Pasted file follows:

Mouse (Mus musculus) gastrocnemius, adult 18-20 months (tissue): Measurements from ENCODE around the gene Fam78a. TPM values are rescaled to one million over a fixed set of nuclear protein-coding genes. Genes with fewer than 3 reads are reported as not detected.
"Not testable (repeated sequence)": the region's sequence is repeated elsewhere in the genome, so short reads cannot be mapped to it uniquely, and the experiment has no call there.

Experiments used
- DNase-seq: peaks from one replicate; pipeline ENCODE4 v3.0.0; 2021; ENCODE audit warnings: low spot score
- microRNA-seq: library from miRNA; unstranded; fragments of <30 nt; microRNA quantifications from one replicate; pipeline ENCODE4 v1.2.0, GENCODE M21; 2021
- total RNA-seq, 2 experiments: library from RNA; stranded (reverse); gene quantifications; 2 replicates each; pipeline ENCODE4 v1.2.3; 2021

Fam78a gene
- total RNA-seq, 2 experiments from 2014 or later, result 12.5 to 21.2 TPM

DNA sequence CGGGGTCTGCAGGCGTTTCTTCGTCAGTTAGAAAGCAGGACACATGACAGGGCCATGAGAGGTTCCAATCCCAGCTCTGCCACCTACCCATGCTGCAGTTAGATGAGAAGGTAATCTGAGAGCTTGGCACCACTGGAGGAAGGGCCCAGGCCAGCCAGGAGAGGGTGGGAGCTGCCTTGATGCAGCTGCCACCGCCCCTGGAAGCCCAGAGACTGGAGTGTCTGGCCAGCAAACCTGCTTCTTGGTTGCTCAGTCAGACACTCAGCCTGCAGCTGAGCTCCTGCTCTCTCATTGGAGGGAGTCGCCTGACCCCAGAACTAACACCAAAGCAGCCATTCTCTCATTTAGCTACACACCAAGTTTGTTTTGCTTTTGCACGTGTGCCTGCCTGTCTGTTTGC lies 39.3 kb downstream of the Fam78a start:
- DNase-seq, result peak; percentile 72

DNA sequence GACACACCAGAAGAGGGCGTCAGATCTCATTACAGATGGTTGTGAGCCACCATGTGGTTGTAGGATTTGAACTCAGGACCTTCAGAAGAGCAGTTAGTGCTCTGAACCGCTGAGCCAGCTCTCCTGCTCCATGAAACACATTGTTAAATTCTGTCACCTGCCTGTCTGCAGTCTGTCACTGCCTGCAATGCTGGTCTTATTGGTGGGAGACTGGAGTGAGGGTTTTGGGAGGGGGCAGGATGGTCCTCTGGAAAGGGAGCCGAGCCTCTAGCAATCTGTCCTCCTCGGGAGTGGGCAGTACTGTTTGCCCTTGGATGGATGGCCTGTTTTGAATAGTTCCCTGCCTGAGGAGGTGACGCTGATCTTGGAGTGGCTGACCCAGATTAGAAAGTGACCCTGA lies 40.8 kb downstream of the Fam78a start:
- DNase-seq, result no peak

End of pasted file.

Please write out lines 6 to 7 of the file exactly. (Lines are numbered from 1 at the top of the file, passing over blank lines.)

- total RNA-seq, 2 experiments: library from RNA; stranded (reverse); gene quantifications; 2 replicates each; pipeline ENCODE4 v1.2.3; 2021

Fam78a gene